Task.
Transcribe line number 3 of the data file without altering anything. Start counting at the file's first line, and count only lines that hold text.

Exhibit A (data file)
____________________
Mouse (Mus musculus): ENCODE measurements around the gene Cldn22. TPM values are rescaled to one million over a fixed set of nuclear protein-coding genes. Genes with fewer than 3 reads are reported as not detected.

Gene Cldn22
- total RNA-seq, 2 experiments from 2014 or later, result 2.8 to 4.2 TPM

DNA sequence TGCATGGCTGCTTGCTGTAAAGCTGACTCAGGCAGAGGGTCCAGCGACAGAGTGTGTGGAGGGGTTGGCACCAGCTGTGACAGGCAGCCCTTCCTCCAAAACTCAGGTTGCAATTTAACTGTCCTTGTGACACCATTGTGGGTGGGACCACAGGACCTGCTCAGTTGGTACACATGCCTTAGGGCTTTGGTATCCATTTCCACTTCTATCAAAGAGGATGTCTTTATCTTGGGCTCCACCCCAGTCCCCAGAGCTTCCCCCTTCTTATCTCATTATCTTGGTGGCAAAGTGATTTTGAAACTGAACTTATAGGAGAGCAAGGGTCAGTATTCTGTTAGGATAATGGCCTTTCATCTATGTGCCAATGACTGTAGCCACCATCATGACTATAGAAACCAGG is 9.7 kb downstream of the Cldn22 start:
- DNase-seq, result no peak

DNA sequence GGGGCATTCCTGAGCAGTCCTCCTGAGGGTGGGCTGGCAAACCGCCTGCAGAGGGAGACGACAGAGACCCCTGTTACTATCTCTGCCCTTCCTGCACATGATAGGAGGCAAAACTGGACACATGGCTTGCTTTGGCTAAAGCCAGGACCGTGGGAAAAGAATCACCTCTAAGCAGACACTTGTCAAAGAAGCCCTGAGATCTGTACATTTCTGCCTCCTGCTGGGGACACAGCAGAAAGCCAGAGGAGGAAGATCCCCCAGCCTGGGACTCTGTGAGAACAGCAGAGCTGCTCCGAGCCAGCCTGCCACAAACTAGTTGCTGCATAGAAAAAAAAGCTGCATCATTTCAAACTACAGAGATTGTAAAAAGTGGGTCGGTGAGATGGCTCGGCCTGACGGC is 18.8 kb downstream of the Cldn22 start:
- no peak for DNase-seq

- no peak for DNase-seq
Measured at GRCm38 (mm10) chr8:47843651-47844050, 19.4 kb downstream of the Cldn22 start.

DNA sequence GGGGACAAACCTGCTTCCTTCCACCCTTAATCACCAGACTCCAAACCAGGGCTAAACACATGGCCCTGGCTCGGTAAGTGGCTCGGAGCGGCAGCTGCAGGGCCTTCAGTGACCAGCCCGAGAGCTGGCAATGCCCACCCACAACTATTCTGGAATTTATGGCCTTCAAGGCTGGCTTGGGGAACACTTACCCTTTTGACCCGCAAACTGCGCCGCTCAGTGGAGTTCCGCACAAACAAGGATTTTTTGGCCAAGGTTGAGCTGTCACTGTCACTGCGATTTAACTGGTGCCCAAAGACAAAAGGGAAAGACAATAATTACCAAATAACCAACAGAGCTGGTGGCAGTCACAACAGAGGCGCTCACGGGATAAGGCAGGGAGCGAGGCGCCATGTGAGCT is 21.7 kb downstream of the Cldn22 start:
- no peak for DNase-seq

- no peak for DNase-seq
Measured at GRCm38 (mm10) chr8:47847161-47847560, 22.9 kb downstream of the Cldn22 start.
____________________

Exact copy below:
- total RNA-seq, 2 experiments from 2014 or later, result 2.8 to 4.2 TPM